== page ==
(CN) – The Yolo County Sheriff can use discretion when giving out concealed weapon permits, a federal judge in Sacramento, Calif., ruled, rejecting a challenge to the policy by California gun advocates.
U.S. District Judge Morrison England Jr. backed Sheriff Ed Prieto’s policy that requires concealed-weapon applicants to have a valid reason for requesting such a permit, such as credible threats of violence against them or carrying large sums of cash as a business owner.
The Second Amendment Foundation and the Calguns Foundation argued that sheriffs must give permits to applicants as long as they pass a training course, are not mentally ill or and do not have a criminal background. Two men whose applications for concealed weapons were turned down joined the groups as plaintiffs in the case.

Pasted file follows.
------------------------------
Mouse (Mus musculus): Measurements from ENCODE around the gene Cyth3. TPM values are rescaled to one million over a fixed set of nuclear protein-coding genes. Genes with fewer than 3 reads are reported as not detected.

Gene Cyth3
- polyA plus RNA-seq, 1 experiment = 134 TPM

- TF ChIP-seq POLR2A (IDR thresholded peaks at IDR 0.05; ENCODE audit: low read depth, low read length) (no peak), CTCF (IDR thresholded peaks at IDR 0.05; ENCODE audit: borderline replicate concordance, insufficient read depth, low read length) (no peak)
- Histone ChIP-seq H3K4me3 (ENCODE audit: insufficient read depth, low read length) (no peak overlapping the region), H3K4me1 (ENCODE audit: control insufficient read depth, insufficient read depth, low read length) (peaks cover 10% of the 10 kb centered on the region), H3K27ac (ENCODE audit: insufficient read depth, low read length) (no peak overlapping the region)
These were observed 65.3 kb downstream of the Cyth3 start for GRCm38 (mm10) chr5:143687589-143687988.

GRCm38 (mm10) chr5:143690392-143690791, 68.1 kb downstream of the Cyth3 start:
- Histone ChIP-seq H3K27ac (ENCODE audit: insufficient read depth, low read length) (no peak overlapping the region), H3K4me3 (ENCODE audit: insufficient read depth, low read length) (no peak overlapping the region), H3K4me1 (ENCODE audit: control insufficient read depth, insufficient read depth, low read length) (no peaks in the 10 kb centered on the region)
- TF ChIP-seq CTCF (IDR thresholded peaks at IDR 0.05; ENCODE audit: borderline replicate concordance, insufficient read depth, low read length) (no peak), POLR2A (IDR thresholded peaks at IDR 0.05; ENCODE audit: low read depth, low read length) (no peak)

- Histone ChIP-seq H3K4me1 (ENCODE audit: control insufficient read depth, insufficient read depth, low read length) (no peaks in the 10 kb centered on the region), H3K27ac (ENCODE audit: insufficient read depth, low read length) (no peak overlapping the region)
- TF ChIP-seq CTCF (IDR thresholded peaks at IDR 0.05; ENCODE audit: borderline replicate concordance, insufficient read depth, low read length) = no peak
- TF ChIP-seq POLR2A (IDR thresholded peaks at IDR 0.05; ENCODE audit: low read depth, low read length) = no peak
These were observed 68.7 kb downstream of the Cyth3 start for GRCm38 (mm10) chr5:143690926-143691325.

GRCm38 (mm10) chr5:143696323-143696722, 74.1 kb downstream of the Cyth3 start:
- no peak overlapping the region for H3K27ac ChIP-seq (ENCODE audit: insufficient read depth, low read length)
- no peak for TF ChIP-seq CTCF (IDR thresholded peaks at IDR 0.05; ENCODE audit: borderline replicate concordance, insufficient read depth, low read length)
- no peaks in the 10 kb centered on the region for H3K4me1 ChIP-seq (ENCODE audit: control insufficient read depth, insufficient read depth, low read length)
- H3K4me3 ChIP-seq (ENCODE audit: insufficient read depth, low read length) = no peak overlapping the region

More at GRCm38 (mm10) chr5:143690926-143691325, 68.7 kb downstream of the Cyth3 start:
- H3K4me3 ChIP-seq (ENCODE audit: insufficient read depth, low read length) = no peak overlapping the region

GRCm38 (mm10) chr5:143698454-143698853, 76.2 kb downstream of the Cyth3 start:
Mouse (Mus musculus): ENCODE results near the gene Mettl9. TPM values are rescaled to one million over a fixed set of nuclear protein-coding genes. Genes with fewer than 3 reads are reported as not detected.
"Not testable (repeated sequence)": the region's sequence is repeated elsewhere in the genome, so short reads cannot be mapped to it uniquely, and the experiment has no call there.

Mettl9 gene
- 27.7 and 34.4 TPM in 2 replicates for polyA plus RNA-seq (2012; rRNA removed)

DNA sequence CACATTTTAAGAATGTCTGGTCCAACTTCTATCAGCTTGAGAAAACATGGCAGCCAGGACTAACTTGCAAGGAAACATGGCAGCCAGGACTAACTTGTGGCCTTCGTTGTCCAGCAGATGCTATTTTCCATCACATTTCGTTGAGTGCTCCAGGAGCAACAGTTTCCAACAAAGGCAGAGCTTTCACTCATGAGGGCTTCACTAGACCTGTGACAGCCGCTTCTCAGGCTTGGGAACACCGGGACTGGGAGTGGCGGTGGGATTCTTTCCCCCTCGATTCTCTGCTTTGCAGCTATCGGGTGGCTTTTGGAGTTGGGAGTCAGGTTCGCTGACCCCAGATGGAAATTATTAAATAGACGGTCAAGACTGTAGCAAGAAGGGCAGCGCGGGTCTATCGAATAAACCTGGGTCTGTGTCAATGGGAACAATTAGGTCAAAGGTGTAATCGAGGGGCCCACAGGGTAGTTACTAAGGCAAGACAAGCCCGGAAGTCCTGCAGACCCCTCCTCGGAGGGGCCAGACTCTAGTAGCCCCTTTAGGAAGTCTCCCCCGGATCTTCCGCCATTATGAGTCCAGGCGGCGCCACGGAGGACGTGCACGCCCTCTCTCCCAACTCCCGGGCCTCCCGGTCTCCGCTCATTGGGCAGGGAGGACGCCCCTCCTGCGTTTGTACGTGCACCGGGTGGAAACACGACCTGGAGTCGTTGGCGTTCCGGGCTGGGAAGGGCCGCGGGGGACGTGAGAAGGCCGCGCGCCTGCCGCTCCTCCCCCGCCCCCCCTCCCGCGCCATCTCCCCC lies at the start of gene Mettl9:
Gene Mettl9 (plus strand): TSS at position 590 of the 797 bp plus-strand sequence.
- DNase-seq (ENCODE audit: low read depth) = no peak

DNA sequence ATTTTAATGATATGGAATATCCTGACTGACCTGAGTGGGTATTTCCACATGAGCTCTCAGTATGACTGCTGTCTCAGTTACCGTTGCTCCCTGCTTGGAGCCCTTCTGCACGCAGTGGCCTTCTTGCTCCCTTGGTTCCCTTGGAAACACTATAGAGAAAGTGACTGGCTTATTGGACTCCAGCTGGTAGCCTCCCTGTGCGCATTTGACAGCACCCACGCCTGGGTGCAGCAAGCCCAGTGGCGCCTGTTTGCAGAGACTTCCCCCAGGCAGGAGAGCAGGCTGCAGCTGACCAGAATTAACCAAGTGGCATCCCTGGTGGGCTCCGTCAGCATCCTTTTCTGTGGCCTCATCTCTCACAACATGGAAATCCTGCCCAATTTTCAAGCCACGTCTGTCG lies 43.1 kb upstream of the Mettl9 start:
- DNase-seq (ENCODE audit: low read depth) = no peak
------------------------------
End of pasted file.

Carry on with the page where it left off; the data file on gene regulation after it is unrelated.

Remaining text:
Judge England backed Prieto’s policy to not give permits to applicants who lack credible threats of violence against them, or who cite hunting and fishing as reasons to use concealed weapons.
“As the Supreme Court of the United States recently clarified in a landmark case, the ‘right secured by the Second Amendment is not unlimited,'” England wrote. The judge backed the argument of Yolo County that “the Second Amendment has never been interpreted as granting citizens the right to carry a concealed weapon.”